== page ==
COVID-19 vaccination: is it time for a bespoke COVID-19 compensation scheme?

Irrespective of your political leanings, and without partisan disclosures, this has been an excellent news week for the world. On Tuesday 10 November, Pfizer/BioNTech announced that their COVID-19 vaccine candidate is 90% effective in protecting people from transmission of the virus in global trials.

COVID-19 vaccination

The vaccine has surpassed experts’ hopes in terms of efficacy. As much of the world faces Lockdown II, or similar restrictions, the announcement could signal that by the end of 2020 we will be much better positioned to deal with a pandemic that has killed more than a million people.

The data published by Pfizer is based on early results with trials of the vaccine continuing. However, it is very likely that global healthcare regulators will look to facilitate emergency license application at unprecedented speed.

Reports indicate that there are so far no safety concerns with the Pfizer vaccine, with no adverse effects reported by either Pfizer or partner BioTech.


However, some scientists have urged caution in assessing the efficacy and safety of the vaccine until the trials are more fully completed.

Within a regulatory and patient safety context, concerns have also been raised concerning the ‘short-cutting’ of conventional phases of vaccine development.

Those fears may be exacerbated by targeted disinformation campaigns; confusion about reports of less well-studied vaccines being launched already, for example, in Russia and China; and memories of other rapid vaccine rollouts, such as the 19702 US swine flu vaccination (H1N1) which was linked with reports of vaccine induced Guillain-Barre syndrome.


Any widespread concerns regarding the safety of the vaccine may impact upon the willingness of individuals, particularly those in the first wave of rollout, to consent to vaccination. Any vaccination will have little impact in fighting the pandemic, regardless of its purported 90% efficacy, unless widespread societal confidence in the safety of the vaccine can be fostered – such that we can reach what public health officials term ‘herd immunity’.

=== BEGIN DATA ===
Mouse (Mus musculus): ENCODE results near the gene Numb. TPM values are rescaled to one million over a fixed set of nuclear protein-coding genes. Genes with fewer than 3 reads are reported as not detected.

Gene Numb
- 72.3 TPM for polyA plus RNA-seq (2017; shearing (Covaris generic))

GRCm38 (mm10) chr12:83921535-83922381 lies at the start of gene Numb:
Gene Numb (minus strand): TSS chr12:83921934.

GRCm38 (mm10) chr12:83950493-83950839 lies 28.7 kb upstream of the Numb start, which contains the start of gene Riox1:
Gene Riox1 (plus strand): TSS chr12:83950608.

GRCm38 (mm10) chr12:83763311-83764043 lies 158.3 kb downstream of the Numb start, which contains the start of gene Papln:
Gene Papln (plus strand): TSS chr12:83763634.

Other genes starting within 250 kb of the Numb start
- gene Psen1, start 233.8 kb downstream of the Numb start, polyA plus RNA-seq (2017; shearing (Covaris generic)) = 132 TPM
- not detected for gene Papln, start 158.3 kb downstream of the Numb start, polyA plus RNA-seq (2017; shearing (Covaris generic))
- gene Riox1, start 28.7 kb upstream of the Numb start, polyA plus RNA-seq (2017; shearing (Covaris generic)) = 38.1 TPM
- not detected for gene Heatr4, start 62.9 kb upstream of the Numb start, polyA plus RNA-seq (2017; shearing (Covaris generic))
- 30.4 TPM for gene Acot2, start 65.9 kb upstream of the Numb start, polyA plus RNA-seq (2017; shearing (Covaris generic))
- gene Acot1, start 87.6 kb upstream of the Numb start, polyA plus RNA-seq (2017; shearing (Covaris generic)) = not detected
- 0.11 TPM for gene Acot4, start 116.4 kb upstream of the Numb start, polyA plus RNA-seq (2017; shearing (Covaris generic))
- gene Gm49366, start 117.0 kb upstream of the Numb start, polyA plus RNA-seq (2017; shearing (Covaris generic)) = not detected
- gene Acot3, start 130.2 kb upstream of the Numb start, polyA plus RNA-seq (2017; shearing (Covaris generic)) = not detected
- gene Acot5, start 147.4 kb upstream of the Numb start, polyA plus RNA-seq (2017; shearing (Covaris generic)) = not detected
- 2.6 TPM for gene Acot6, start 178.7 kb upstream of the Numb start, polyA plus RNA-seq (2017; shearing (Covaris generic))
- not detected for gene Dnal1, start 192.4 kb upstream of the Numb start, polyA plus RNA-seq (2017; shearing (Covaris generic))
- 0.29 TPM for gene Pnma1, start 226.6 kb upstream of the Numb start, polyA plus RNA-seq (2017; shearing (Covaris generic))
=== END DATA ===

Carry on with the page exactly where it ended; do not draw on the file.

A briefing paper published by a multi-disciplinary group of academics at the British Institute of International and Comparative Law (BIICL) this week, looks at the vital role that the law can play in supporting the acceptability of an emergency COVID-19 vaccine, particularly for those individuals, including the most COVID vulnerable, and our frontline-workers, who are likely to be in the first wave of vaccination.

The paper notes in particular:

  • That providing recipients of new COVID-19 vaccines with recourse to compensation covering healthcare costs, any loss of livelihood and long term complications, can form an ‘important foundation on which to build an maintain public vaccine acceptance’.
  • That under existing UK product liability laws, claimants injured by medicines and medical devices face significant hurdles in seeking compensation from manufacturers, within the scope of the Product Liability Directive (85/374) or the Consumer Protection Act 1987.
  • That whilst under UK law, claimants do have the benefit of the Vaccine Damage Payments Act 1979, which is a no-fault scheme enabling those injured by vaccinations, to seek payments without having to establish negligence, such payments are capped at a maximum of £120,000, which may do little to compensate for those suffering maximum harms.
  • That in this context, urgent consideration should be given to the setting up of a bespoke COVID-19 vaccine compensation scheme’.

A COVID-19 vaccine compensation scheme

The paper recommends that the scheme should be based on a no-fault model, enabling swift and simple claimant access, and that the compensation available should be at a level which will incentivise individuals to use the scheme rather than more expensive and protracted litigation.

The BIICL briefing paper concludes that ‘being proactive in establishing such a fund will improve the chances of any immunization programme being effective and at the same time reduce the overall costs to society’.

What the BIICL paper does not address is how the scheme should be funded. In other jurisdictions no-fault schemes have been funded by a levy on manufacturers of medicines and vaccinations.

In the context of both an unprecedented global pandemic and global economic depression, any role that UK regulators and lawyers can play in encouraging take-up of a vaccine – whilst also reducing the overall societal costs, to the individual, our NHS, and the government, deserves serious and urgent consideration.